First off, let’s address the most obvious change. The group formerly known as the Digital Projects Group is now the Digital Preservation Services group. The change was made to better reflect the action that is at the core of the work carried out by the DPS’s staff: preserving analog materials in a digital format for long-term access. This change was made during a rebrand of the former Electronic Library (now Library and Academic Technology Services or LATS) which took place last year. While the Baylor University Libraries Digital Collections (which are created and maintained by the DPS) will keep their name for the time being, the DPS will be working to rebrand their online presence both on social media and on the Digital Collections site (digitalcollections.baylor.edu) in the coming days and months.
New Faces in Familiar Places
The other big changes to the Group Formerly Known as the DPG involve personnel. For some time, Travis Taylor has been part of the DPS team, beginning as a graduate assistant, then a temporary employee and briefly in a dual-reporting position doing audiovisual digitization and monitoring and tracking usage statistics for the various systems administered by LATS. But some internal moves within the LATS structure allowed the DPS to add another full-time position to the team, and Travis has since moved into that spot to serve as a full-time audiovisual digitization specialist alongside long-time employee Stephen Bolech. He is working primarily with the Black Gospel Music Restoration Project’s analog discs but also assists with video digitization and is investigating systems for film digitization as well.
Partnering with the DPS team to take over usage statistics work – and assisting with digitization, quality control and other critical tasks – is Libby Shockley. Libby joined the Digital Library Services and Systems (working under Denyse Rodgers) after serving with the libraries as an Information Specialist in the Library Collections Services department. Libby will work closely with Allyson Riley, who continues in her role as Digitization Coordinator.
The final staffing news of note involves our Curator of Digital Collections — me. After working with DPS director Darryl Stuhr for more than 12 years – first as the second (and only additional) full-time staffer and most recently as curator – I left the DPS for a position as Assistant Director of Marketing & Communications for the division of University Libraries and ITS. I am proud to report that my tenure as curator helped grow the Digital Collections from a handful of small collections to a robust repository of almost 500,000 items, including more than 3,000 items in the Black Gospel Music Restoration Project, a complete run of the Baylor “Lariat” (the campus newspaper) and more than 70 additional collections. My curation work, which included loading materials into Baylor’s CONTENTdm instance, will continue under Darryl and Metadata Librarian Kara Long.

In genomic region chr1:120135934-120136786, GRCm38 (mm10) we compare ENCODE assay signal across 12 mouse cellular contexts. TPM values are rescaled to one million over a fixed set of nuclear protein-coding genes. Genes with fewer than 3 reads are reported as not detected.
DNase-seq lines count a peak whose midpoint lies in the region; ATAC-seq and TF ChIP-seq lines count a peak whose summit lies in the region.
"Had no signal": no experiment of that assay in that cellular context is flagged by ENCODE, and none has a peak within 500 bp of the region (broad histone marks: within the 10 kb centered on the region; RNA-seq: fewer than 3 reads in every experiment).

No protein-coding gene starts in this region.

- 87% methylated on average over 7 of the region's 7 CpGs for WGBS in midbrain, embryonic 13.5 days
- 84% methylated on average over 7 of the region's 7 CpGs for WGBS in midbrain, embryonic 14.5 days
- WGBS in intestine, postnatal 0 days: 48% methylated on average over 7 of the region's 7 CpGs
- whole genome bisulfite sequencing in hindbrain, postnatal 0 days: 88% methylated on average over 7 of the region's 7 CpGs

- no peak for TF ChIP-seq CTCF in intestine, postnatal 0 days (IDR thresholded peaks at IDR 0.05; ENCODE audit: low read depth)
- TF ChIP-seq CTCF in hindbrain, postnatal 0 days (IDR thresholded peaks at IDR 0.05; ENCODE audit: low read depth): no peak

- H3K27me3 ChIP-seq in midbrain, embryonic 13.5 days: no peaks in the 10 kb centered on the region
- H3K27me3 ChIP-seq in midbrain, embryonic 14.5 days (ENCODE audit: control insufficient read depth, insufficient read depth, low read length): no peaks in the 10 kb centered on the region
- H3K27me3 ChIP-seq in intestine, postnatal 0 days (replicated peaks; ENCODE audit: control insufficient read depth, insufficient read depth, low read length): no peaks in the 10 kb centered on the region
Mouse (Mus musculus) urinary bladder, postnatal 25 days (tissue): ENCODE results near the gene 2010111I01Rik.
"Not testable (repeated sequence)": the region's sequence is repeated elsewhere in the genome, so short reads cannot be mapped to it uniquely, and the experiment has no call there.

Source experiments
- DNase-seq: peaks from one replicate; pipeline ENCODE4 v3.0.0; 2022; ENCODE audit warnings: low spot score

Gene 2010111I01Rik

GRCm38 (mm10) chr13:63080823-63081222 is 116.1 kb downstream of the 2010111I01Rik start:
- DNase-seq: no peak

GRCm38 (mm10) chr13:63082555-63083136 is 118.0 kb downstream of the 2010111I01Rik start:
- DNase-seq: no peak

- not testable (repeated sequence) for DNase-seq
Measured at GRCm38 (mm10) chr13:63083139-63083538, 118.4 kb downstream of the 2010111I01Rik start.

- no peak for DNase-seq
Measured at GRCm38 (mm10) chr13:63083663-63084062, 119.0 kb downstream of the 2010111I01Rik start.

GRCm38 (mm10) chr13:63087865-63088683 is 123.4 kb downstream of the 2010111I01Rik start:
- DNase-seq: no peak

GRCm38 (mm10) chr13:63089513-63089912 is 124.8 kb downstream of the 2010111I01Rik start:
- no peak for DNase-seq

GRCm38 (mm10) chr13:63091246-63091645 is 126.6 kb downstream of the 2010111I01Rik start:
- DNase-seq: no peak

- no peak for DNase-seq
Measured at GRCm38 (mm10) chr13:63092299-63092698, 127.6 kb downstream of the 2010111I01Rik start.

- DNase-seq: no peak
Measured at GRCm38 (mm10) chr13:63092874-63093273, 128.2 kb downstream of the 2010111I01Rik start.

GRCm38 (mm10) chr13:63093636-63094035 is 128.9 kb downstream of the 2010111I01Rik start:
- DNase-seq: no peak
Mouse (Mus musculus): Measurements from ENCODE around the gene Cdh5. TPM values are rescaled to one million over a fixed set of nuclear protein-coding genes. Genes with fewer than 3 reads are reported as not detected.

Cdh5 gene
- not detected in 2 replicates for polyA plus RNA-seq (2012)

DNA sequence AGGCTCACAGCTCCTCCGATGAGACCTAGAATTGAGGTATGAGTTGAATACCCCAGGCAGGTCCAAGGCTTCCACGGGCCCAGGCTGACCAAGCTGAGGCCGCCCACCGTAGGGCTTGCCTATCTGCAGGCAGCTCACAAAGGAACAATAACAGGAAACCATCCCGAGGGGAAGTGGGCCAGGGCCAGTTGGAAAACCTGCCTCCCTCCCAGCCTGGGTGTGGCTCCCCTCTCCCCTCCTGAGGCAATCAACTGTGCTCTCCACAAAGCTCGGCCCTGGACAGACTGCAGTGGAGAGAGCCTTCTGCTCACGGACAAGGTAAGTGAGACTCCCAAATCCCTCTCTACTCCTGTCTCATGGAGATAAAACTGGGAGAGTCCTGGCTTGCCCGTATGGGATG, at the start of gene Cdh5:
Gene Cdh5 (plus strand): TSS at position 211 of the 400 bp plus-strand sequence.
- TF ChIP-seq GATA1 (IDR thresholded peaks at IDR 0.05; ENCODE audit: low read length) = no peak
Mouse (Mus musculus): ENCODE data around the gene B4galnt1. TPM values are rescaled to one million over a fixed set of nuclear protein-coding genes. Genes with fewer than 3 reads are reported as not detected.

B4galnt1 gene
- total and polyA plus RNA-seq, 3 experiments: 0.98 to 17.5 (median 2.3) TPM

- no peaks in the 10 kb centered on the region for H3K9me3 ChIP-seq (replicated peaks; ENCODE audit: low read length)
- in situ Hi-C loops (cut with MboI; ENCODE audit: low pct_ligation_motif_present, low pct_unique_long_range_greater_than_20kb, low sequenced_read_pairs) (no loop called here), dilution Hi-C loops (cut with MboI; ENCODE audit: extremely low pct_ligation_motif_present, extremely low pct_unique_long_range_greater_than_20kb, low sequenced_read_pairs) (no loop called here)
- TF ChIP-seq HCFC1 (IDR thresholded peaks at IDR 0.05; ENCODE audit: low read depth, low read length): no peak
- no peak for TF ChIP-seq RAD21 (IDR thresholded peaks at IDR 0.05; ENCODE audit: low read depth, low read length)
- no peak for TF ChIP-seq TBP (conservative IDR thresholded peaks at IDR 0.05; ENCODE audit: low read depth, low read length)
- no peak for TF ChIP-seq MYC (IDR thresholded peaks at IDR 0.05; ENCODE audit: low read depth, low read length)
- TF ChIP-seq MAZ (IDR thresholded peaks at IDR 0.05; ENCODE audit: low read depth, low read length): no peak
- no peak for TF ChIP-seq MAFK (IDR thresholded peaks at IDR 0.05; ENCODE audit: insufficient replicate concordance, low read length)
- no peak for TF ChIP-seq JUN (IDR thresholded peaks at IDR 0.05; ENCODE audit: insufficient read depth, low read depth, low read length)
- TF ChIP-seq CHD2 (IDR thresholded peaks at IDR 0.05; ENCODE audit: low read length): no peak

I will continue my relationship with the DPS in the role of promoting and publicizing the ongoing work of the group, including its established social media channels, ongoing events (like the Voices & Vinyl concert and the Visions of Rapture art exhibit) and in writing grants for use by the DPS in their ongoing projects. The decision to leave my friends and colleagues at the DPS was not an easy one, and being able to maintain these ties to the amazing work being done by this group of talented professionals was one major reason I was able to make the transition with full knowledge that it was the right (if not necessarily easy) choice for me at this stage in my career.
So What’s Next?
The changes will continue for the DPS as it continues to add content to an already-sizable digital collection, with an expected increase in video digitization coming in the near future, as well as the ingestion of additional resources from our campus archival collections. There’s also a change to the appearance of the Digital Collections site on the horizon, as Baylor transitions into CONTENTdm’s mobile/responsive design template, a move that will make browsing our materials on tablets and phones a more intuitive and engaging experience. There might also be new equipment to tell you about soon, the addition of which will allow the DPS to explore digitization in areas where we’ve only previously dabbled.
In short: change is what’s next. It’s unpredictable, it’s sometimes difficult, but it’s always been something the DPS team has handled with skill, ability and foresight.
So let’s look forward together to what changes await, and thanks for being a part of the journey that’s led us to this moment. Here’s to the future.